In this short review, I describe a brief history of the discovery of myosin I isolated from Acanthamoeba in 1973 by Tom Pollard and Ed Korn. Today, myosins form a large “family tree” that includes more than 30 types of myosins. I discuss the importance of the relationship among actin, myosin, and other actin-binding proteins, many of which were pioneered by Pollard-san (“-san” is a Japanese honorific suffix showing respect, politeness and friendship). At the first conference devoted to actin, Pollard-san, Korn-san, and I discussed the importance of the nucleotide bound at the two ends of the actin filament. I conclude that life is a dynamic accumulation of molecule-molecule bindings, and although we do not yet know how they coordinate with each other to operate a living cell, many enthusiastic and excellent researchers like Pollard-san will unveil mechanisms that will show us what life really looks like.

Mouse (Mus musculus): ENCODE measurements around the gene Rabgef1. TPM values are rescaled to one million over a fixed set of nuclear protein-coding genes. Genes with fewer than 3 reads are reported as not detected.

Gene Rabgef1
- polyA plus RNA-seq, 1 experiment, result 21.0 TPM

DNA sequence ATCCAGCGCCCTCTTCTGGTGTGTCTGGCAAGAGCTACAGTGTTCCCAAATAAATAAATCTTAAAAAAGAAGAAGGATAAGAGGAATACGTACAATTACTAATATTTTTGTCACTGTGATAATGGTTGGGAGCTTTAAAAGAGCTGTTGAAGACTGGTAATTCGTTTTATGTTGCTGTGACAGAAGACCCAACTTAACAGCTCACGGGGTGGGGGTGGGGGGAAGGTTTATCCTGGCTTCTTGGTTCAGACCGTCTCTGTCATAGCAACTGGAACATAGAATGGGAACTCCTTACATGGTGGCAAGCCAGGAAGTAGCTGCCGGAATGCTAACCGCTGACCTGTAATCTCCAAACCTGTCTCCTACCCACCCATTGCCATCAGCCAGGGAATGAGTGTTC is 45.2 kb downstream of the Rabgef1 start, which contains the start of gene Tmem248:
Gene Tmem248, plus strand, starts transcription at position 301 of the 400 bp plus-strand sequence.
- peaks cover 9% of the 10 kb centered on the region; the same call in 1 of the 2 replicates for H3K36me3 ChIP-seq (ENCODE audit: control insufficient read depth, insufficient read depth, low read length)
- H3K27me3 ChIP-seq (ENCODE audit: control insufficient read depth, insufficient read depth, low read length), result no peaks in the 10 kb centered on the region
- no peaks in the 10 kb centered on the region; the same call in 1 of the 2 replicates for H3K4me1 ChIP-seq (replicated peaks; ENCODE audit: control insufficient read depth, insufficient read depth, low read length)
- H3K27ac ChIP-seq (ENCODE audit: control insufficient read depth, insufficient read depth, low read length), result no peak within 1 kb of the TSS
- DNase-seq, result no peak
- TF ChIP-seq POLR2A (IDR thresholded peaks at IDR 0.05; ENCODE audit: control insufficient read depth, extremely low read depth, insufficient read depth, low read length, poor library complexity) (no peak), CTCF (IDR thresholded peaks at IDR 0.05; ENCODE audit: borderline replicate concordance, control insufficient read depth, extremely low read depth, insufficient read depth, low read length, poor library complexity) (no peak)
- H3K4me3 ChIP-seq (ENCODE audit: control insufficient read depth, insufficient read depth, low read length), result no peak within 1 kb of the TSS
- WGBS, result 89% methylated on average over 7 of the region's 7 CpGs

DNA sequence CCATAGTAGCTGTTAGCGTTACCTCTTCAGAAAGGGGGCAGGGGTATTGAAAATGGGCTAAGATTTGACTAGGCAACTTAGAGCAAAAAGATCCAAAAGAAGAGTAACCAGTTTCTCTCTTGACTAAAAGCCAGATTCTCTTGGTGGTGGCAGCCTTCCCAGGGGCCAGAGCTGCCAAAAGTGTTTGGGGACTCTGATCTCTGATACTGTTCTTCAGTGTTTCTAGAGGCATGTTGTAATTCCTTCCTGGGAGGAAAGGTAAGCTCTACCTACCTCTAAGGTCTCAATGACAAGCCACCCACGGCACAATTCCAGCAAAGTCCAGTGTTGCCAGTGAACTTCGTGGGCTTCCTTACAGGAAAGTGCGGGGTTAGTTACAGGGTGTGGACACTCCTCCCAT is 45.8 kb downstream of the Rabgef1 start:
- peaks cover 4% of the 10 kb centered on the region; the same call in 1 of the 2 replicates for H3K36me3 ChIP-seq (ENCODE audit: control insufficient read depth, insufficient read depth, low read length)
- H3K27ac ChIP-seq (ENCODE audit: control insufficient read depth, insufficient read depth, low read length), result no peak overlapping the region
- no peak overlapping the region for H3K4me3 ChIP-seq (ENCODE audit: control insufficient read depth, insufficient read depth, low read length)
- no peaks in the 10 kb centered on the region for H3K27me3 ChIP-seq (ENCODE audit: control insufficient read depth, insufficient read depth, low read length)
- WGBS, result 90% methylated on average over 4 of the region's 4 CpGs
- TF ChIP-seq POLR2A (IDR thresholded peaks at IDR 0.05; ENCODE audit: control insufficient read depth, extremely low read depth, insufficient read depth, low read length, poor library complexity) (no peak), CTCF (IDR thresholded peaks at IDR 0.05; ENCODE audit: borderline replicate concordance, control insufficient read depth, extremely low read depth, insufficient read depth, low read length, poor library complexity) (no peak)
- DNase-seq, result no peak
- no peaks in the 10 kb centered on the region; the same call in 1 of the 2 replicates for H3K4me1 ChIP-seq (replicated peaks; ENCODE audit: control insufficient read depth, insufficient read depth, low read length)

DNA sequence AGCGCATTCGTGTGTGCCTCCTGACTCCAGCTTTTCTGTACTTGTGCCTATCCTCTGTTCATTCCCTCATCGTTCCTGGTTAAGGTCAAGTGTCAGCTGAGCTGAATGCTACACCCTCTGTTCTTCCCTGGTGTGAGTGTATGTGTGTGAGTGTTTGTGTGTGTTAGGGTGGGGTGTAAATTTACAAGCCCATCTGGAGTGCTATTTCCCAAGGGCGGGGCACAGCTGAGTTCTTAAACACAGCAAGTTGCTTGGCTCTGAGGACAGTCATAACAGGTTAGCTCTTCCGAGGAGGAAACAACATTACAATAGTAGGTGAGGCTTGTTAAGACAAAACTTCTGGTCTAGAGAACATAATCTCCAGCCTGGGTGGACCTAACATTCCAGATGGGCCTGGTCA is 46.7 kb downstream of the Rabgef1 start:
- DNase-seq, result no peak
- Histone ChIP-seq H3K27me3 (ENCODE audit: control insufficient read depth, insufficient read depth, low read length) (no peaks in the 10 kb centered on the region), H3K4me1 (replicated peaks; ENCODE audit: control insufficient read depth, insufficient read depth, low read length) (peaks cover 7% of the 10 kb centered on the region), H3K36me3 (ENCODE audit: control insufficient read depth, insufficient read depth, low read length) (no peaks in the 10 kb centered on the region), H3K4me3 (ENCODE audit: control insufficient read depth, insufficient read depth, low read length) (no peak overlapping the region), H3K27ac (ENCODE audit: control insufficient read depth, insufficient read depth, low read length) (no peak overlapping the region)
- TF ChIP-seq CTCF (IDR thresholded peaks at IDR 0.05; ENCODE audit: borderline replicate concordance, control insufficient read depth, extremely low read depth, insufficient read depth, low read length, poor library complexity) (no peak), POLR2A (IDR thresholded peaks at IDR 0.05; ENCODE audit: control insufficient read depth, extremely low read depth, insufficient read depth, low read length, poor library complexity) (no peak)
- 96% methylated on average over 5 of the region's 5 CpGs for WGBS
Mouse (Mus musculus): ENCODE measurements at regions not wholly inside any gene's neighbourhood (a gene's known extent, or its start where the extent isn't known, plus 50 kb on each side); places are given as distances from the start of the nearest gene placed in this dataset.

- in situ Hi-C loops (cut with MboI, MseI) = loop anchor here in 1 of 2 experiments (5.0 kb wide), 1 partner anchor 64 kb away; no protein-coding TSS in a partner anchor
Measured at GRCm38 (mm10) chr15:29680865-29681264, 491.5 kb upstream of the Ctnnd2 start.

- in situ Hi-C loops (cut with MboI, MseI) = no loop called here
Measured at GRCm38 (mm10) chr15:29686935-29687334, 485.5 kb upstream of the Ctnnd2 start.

Actin Myosin Acanthamoeba
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I thank the editors Cris dos Remedios and Enrique De La Cruz, who helped editing this short review. I am also grateful to Shin’ichi Ishiwata and Keiichi Namba for careful reading the manuscript. This short review is a translated transcription of my talk with Ikuko Fujiwara about Pollard-san.
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Conflicts of interest
Fumio Oosawa declares that he has no conflict of interest.
This article does not contain any studies with human participants or animals performed by the author.
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